Since the start of the 20th century, Lafarge has been a leader in innovation. Almost a century later, innovation still lies at the heart of the Group's local and global ambitions. Discover some of Lafarge's key global milestones.
1908: The Central Laboratory files a patent for Ciment Fondu®. This product is obtained by combining sedimentary carbonated rock, limestone and bauxite. Ciment Fondu® hardens quickly and resists high temperatures and corrosion.
1932: Lafarge develops a new cement: Superblanc.
2000: Ductal®, ultra-high performance and fiber-reinforced concrete, combines durability and high resistance to external forces. It produces lighter structures which are ideal for simplified construction methods.
2000: Agilia®, the leading self-positioning, self-leveling concrete, pours effortlessly. Its fluid texture eliminates the physical effort and noise of the vibration phase. This easy-to-use concrete is rugged and esthetic.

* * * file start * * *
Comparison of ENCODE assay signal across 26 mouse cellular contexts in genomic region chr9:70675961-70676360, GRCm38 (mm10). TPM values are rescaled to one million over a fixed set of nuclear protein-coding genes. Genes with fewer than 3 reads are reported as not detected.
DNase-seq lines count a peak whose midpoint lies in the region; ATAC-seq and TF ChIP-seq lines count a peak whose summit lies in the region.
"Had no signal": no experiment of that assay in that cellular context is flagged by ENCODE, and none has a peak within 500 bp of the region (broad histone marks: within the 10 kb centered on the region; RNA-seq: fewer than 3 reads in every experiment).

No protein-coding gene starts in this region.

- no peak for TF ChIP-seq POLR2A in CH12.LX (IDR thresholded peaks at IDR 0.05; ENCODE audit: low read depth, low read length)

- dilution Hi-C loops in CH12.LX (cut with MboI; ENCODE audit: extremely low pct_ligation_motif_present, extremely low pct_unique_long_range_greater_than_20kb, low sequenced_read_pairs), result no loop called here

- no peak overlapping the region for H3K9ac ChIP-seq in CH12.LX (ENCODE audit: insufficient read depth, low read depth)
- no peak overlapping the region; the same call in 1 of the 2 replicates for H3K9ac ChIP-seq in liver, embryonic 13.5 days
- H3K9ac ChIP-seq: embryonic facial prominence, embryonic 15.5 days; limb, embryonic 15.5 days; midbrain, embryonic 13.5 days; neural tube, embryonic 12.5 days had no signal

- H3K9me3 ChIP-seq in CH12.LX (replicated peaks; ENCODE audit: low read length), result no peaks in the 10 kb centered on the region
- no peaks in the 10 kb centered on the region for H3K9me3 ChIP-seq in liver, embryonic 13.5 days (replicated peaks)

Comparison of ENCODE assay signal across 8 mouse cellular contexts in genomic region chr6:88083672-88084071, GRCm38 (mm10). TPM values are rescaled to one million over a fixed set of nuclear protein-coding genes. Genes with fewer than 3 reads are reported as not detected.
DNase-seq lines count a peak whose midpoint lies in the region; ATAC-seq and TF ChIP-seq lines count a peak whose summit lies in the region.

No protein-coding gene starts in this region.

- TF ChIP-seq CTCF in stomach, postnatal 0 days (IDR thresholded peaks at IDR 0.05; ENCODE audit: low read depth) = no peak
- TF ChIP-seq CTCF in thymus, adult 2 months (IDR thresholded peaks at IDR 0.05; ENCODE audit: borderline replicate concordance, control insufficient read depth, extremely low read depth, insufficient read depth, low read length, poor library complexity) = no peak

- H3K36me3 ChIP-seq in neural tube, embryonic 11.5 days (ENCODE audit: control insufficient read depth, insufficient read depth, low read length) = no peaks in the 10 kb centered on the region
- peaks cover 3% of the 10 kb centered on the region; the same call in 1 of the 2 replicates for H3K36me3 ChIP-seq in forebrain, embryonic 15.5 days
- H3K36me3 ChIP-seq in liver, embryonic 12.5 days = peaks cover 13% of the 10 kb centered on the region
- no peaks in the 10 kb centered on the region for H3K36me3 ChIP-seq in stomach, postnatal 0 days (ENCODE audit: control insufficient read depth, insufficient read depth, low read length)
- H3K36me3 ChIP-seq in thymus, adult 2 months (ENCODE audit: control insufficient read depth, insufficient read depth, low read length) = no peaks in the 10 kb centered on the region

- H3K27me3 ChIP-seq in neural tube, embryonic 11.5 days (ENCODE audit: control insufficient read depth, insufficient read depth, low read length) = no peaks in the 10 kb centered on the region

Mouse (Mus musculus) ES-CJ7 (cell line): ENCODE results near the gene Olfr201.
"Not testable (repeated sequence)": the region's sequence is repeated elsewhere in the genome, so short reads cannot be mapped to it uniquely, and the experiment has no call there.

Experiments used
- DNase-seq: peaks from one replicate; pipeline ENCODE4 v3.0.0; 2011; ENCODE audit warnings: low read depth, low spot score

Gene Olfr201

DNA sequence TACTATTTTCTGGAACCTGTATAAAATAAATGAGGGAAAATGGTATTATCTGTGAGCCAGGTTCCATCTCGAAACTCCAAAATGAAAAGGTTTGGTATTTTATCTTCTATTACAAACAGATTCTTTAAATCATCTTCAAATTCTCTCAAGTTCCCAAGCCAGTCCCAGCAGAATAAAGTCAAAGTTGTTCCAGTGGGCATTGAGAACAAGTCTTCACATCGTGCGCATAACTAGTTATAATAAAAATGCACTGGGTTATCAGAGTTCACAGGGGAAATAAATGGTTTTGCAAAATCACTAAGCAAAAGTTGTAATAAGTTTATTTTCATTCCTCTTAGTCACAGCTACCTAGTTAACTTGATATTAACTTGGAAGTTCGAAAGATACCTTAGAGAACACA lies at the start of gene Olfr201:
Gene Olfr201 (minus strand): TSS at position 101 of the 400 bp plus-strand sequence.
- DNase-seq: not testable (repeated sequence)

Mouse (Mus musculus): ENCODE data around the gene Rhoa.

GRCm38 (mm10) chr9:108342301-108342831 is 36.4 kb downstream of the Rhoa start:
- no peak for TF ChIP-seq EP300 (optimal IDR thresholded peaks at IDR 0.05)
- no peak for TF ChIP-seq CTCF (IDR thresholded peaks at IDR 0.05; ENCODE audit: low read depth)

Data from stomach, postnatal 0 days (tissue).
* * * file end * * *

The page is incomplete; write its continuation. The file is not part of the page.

Hypergreen Tower, with Agilia® and Ductal®
A variant of self-placing concretes, self-leveling concretes have a specially formulated and graded composition to ensure a fluid spread. They form smooth-surfaced slabs with no need for vibration or float finishing (used to make a surface flat).
Synia™, drywall sheeting with 4 tapered edges
2002: Creation of PLAtec®, a custom solution for plasterboard drywall linings.
2004: Lafarge is the first group to succeed in the industrial development of plasterboard sheeting with 4 tapered edges. Synia™ facilitates installation while guaranteeing perfectly flat ceilings and vertical surfaces.
2006: The Group introduces Sensium®,a 100% dust-free technological cement. Sensium® offers greater ease of use, hardens more quickly and lends enhanced resistance to the mortars and concretes in which it is used.
2007: Lafarge develops Extensia™, a concrete which can be used to make large surface areas without joints, and Chronolia™, a concrete which can be stripped of its forms after only 4 hours.
2009: Lafarge announces Thermedia 6.0 B, a new insulating ready-mixed concrete developed for the French market and that improves buildings' energy efficiency.